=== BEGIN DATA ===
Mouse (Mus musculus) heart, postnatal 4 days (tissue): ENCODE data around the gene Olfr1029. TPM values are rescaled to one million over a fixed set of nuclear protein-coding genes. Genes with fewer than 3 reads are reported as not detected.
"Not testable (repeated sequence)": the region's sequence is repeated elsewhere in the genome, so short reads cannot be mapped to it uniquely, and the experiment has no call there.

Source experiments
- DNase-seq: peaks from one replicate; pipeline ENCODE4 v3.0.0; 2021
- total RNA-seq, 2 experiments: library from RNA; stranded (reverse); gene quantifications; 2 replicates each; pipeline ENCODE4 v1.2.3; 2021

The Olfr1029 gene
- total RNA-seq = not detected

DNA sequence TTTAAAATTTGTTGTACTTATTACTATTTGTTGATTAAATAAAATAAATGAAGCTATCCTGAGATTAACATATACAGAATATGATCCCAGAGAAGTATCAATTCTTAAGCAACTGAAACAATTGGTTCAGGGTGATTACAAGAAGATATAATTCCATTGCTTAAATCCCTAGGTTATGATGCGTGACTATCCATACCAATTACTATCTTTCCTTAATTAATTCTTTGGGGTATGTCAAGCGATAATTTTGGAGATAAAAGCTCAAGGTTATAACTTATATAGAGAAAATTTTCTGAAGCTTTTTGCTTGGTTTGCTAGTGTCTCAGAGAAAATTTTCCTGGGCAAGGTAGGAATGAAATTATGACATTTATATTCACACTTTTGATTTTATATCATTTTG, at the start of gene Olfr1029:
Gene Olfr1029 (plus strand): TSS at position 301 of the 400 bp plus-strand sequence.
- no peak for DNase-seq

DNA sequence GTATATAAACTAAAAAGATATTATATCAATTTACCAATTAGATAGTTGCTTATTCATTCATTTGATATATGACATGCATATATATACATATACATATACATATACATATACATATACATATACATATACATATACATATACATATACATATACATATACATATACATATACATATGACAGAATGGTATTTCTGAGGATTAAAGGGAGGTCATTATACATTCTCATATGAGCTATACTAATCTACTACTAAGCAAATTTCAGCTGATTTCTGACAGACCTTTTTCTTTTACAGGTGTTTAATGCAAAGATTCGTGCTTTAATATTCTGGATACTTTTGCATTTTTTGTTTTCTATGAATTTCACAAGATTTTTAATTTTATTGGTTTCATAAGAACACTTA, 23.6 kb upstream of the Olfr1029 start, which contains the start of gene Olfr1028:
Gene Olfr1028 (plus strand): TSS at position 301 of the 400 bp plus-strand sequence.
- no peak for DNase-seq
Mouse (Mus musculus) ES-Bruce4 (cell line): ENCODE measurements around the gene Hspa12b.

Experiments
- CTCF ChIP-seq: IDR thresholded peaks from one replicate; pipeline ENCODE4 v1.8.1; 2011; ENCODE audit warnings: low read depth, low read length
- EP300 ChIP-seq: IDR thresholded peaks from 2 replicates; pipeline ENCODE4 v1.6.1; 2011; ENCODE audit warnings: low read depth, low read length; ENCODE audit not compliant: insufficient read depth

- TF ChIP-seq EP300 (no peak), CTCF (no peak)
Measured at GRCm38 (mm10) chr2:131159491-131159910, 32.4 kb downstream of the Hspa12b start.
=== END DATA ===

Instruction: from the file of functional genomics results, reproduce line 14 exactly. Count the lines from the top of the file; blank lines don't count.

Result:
Mouse (Mus musculus) ES-Bruce4 (cell line): ENCODE measurements around the gene Hspa12b.